Armored Ram Katahdin
By Mike Bennighof, Ph.D.
I like it when we can include odd pieces in our games. Not many of them are much odder than the American armored
ram Katahdin from Great
War at Sea: Remember the Maine. It appears, as a game piece, to be utterly
useless. Mostly because it is.
Katahdin at sea.
Katahdin was authorized in 1889
as a political sop tossed to those who preferred
that the United States build a coast-defense
navy rather than the deep-water fleet represented
by the three battleships of the Indiana
class authorized a few months later. Rear
Admiral Daniel Ammen, head of the coast-defense
faction, designed the ship himself. She was
named for a mountain in Maine, a name
also sometimes used for a Bigfoot-like monster
said to roam the north woods. Maine's Congressional
delegation pushed the project through for
for the sake of home-state Bath Iron Works. The idea was
to build many such rams, but only one actually
Katahdin’s design was inspired
by a misunderstanding of the British torpedo
ram Polyphemus. While Polyphemus
did have a ram, this was an afterthought
and her primary weapons were her five torpedo
tubes and the 18 reloads she carried (an unusually
high number for the day). Her basic hull form
was curved (a unique design feature for the
time) and protected by thick armor. In essence,
she was intended to operate much like surfaced
submarines would a few years later, as a semi-submerged
torpedo boat. Polyphemus was completed
in 1882, and attracted a great deal of international
When Congress authorized Katahdin, the
U.S. Navy had not yet adopted the self-propelled
torpedo. Therefore, the American version carried
only four light guns to repel boarders and
no torpedoes. Just before action, she would
take on extra water ballast into her double
bottom (yet another unique feature) to lower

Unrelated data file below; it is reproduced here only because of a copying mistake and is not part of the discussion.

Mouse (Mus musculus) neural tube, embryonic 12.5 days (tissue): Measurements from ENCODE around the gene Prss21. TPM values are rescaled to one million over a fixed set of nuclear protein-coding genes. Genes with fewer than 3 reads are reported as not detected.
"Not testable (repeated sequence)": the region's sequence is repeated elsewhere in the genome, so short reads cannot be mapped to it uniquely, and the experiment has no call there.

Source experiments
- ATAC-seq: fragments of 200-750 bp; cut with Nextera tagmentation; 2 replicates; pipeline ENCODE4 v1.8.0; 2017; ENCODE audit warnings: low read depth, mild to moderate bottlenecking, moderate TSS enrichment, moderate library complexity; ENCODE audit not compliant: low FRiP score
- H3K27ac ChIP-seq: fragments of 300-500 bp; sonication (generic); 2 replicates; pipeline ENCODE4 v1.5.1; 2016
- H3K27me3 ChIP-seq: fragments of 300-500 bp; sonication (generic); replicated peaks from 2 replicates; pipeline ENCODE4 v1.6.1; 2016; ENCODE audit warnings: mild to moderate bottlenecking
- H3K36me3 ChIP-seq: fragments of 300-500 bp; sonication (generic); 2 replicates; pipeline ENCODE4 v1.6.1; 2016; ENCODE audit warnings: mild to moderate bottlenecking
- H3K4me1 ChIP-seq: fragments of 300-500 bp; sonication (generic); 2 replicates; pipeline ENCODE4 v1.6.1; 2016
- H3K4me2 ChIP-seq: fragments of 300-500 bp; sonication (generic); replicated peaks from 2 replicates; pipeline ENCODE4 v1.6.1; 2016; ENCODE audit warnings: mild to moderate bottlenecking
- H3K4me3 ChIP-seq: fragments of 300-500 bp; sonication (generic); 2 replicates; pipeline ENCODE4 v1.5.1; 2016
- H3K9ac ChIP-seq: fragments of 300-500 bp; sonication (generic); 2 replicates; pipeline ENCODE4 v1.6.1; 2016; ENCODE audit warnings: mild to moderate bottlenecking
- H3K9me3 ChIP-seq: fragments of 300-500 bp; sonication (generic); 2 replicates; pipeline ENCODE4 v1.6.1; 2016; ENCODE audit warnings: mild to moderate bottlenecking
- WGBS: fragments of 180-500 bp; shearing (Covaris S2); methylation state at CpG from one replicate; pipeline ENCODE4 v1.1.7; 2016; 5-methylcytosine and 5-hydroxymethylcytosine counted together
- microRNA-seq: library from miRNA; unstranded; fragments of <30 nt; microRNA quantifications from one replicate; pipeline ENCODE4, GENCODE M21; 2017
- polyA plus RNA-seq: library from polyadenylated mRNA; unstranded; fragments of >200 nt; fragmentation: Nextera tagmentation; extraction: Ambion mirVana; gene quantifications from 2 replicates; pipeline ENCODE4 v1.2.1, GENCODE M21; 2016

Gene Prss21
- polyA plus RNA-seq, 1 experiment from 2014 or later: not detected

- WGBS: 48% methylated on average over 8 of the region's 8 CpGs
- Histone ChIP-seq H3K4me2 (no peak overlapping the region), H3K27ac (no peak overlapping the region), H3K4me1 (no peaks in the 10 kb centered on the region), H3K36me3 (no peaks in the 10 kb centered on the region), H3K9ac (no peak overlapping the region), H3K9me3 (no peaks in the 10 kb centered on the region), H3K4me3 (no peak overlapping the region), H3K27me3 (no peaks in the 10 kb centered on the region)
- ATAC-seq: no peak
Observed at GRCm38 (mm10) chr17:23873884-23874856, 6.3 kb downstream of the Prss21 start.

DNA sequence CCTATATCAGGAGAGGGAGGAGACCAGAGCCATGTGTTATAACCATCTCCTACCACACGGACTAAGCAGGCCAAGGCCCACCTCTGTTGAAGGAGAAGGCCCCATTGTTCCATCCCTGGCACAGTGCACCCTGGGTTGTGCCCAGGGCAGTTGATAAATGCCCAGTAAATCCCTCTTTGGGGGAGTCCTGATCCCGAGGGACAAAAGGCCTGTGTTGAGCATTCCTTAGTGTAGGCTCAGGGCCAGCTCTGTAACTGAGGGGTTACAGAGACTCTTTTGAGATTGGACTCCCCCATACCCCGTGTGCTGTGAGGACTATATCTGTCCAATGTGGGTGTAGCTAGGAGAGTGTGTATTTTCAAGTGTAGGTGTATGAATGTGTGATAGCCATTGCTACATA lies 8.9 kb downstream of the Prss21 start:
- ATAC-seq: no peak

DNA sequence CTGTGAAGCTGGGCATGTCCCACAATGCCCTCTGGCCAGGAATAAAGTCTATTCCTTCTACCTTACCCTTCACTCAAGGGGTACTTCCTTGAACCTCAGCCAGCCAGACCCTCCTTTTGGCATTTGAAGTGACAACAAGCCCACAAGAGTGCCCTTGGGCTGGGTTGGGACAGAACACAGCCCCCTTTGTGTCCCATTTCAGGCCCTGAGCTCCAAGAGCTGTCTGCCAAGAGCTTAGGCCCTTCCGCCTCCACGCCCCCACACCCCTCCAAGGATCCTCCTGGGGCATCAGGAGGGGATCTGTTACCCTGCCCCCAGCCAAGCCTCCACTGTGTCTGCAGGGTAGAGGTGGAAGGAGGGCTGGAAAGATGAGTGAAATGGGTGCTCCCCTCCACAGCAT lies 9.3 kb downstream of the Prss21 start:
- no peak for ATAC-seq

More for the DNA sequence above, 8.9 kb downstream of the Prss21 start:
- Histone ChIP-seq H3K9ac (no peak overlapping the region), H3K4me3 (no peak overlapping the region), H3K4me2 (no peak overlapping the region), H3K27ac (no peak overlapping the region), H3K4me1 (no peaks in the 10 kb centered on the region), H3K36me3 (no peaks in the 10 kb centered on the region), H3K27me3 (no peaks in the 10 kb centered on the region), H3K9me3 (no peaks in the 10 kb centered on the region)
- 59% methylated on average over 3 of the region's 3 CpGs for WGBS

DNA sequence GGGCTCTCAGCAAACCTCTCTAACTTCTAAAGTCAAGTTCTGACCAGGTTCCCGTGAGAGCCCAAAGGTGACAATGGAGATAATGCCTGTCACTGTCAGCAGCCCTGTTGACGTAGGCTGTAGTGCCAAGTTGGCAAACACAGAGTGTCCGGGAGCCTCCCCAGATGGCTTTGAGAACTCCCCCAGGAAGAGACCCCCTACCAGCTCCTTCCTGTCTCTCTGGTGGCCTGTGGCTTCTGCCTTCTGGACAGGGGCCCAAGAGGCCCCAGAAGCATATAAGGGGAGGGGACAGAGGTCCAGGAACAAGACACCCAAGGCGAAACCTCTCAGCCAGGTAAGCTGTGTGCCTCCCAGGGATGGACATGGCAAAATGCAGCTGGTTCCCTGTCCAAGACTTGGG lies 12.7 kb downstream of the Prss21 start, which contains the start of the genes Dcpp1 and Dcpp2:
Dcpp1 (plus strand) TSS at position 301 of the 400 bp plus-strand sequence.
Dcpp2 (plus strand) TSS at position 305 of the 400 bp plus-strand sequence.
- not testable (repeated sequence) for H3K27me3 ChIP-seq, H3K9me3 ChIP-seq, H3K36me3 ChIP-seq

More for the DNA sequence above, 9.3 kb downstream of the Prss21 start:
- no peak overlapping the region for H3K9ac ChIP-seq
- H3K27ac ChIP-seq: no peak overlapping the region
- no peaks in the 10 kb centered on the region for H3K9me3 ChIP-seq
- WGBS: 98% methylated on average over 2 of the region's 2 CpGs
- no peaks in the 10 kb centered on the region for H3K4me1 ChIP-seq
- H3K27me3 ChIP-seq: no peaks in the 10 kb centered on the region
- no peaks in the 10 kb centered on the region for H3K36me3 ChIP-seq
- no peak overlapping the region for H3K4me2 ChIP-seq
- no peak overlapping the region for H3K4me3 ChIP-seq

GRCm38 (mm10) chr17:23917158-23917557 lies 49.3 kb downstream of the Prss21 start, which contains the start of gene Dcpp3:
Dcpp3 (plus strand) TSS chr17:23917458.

her profile even deeper into the water, and
then attempt to ram enemy ships. She had a
heavily-armored conning tower and very few
deck fittings; she resembled a submarine more
than a surface warship and in many ways was
a very technically advanced craft. At 2,300
tons full load, she had a crew of 97.
Katahdin’s crew prepares
to sail for the war zone, 1898.
But while Polyphemus was slightly
faster than the battleships of her day, by the
time Katahdin was commissioned in
February 1896, most foreign battleships were
fast enough to run away from her pretty easily.
Katahdin came in a full knot short
of her contracted 17-knot speed on trials
and had trouble making 14 knots in normal
conditions, and the Navy refused to accept
her. But Bath Iron Works, then as now, had enormous political
pull and a special bill was rammed through
Congress forcing the Navy to accept the ship.
She spent only a little over a year in commission,
almost all of that tied to a pier in New York,
before going into reserve.
When war with Spain broke out a year later,
the green-painted ram came back into service,
but now the admirals refused to take her with
them to Cuba. Instead she steamed from city
to city on the East Coast as part of the North
Atlantic Squadron, reassuring citizens that
the Spaniards would be kept at bay. In June
1898, Capt. George F. Wilde received orders
to report to the blockading squadron off Santiago
de Cuba, but the Spanish fleet exited the
port and met their total destruction before
Katahdin arrived to provide a diversionary target for Spanish gunnery. In October, Katahdin once
again was decommissioned. She rusted for another
11 years at Philadelphia Navy Yard before
being towed out into the Atlantic and finally
providing the Navy a useful service, as a
In the game, Katahdin is of little
use. There is an optional rule for ramming,
and a number of ships are eligible to try
it. She appears in one of the game's 45 (!) scenarios, defending the American East Coast from Spanish depradations.
here to order Great War at Sea: Remember the Maine.
Mike Bennighof is president of Avalanche Press and holds a doctorate in history from Emory University. A Fulbright Scholar and award-winning journalist, he has published over 100 books, games and articles on historical subjects.
He lives in Birmingham, Alabama with his wife, three children and his dog, Leopold. Leopold likes to bark.